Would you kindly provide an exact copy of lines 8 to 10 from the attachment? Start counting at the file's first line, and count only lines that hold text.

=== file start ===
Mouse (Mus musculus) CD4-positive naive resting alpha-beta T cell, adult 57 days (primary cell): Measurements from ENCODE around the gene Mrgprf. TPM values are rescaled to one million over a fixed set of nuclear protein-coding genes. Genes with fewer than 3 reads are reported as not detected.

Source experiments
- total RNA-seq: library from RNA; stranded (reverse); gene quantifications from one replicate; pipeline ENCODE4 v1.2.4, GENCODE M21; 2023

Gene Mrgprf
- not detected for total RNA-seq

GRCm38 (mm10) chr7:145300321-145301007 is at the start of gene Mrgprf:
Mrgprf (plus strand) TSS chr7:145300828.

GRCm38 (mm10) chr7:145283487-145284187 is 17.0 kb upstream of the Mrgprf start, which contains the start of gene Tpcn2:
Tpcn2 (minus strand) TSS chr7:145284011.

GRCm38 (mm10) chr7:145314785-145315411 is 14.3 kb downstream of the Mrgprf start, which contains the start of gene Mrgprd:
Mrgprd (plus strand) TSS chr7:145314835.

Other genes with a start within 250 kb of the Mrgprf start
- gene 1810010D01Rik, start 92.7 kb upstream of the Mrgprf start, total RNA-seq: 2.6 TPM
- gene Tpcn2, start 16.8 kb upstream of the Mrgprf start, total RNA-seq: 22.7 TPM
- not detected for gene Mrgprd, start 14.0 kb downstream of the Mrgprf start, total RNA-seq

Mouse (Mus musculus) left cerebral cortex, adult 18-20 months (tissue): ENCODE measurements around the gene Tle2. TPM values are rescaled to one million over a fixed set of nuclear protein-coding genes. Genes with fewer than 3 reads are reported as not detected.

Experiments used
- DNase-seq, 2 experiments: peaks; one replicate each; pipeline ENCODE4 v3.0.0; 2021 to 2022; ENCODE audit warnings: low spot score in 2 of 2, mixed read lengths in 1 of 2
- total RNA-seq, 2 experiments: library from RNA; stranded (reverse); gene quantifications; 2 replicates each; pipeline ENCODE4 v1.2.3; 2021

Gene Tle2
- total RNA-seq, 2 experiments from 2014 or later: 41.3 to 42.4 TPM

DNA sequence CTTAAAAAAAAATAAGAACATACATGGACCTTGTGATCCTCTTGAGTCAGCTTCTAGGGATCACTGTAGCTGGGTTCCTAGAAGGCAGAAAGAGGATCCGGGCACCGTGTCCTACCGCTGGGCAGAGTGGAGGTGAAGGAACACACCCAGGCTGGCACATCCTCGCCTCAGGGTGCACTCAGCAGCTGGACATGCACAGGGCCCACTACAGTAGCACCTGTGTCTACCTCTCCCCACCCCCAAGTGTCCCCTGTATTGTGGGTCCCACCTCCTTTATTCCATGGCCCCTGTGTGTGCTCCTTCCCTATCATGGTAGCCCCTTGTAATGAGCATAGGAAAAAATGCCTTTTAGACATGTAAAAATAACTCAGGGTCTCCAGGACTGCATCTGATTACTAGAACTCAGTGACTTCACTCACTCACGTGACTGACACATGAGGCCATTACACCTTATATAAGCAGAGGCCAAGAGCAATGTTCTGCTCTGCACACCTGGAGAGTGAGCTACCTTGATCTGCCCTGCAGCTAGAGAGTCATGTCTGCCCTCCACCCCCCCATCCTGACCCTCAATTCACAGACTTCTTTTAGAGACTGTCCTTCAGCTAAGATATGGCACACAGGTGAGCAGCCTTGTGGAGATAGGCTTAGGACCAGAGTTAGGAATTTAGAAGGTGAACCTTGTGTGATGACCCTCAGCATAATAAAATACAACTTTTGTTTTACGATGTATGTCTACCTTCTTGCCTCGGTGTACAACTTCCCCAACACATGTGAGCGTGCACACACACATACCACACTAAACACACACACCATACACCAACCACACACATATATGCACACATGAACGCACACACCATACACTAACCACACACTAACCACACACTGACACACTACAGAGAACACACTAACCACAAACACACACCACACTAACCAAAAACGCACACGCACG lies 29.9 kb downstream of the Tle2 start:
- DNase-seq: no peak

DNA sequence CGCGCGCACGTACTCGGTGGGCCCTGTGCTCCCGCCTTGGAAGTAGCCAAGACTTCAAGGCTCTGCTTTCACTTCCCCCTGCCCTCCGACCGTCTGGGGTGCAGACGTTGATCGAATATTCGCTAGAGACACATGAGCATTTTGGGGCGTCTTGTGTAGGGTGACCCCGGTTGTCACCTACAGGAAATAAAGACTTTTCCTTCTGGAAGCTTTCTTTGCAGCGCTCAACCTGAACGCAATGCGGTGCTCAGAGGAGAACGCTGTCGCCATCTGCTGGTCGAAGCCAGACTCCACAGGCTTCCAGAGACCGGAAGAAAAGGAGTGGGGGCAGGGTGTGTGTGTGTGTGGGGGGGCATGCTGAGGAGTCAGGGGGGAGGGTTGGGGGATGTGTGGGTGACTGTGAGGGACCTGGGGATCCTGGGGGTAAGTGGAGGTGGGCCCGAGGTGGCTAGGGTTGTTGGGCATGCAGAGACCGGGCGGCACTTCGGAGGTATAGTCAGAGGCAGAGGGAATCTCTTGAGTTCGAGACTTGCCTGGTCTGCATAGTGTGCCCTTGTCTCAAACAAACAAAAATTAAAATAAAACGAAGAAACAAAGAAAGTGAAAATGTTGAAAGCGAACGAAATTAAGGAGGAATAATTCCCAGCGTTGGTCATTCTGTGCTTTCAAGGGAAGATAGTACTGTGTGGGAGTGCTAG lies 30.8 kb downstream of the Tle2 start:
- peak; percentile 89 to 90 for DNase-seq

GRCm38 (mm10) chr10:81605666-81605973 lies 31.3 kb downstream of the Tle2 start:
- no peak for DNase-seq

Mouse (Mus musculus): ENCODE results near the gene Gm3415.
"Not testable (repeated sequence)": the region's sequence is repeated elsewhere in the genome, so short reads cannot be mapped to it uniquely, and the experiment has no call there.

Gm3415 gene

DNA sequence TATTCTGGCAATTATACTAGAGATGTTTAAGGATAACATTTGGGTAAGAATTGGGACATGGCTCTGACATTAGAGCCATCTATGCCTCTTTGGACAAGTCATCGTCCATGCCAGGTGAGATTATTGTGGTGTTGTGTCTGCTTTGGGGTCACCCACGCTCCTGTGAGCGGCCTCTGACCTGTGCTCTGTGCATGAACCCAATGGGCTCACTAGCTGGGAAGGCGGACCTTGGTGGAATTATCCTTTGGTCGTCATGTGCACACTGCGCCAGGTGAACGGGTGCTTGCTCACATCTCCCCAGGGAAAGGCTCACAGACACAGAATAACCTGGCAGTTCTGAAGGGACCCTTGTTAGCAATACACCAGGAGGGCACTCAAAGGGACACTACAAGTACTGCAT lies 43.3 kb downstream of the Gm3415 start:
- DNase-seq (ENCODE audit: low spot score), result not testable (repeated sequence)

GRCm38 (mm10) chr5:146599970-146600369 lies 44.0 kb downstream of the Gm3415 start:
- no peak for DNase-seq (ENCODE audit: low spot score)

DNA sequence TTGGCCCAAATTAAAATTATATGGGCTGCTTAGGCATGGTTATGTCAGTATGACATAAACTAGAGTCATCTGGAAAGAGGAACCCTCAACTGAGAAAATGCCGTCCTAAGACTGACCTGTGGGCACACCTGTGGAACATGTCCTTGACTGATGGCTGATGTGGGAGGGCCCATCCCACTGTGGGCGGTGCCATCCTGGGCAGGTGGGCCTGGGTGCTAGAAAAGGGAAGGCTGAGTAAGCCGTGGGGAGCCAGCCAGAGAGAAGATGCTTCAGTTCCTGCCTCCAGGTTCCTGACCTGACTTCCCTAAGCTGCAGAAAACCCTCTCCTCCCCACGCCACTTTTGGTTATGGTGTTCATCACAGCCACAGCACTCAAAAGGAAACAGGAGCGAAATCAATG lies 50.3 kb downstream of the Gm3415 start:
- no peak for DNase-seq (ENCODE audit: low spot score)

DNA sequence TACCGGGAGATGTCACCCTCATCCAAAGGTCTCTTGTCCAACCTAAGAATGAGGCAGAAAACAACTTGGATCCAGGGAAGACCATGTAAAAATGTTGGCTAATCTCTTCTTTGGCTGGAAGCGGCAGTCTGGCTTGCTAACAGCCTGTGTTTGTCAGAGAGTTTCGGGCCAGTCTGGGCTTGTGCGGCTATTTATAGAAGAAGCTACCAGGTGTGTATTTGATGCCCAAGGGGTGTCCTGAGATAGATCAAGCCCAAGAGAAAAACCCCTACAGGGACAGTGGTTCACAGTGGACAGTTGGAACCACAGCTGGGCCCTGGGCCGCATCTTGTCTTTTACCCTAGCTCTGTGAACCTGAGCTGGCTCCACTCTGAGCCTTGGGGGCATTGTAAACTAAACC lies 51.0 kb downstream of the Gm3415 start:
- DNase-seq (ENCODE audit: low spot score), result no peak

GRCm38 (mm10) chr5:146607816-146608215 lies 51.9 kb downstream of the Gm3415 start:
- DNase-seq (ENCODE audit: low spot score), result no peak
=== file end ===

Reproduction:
GRCm38 (mm10) chr7:145283487-145284187 is 17.0 kb upstream of the Mrgprf start, which contains the start of gene Tpcn2:
Tpcn2 (minus strand) TSS chr7:145284011.

GRCm38 (mm10) chr7:145314785-145315411 is 14.3 kb downstream of the Mrgprf start, which contains the start of gene Mrgprd: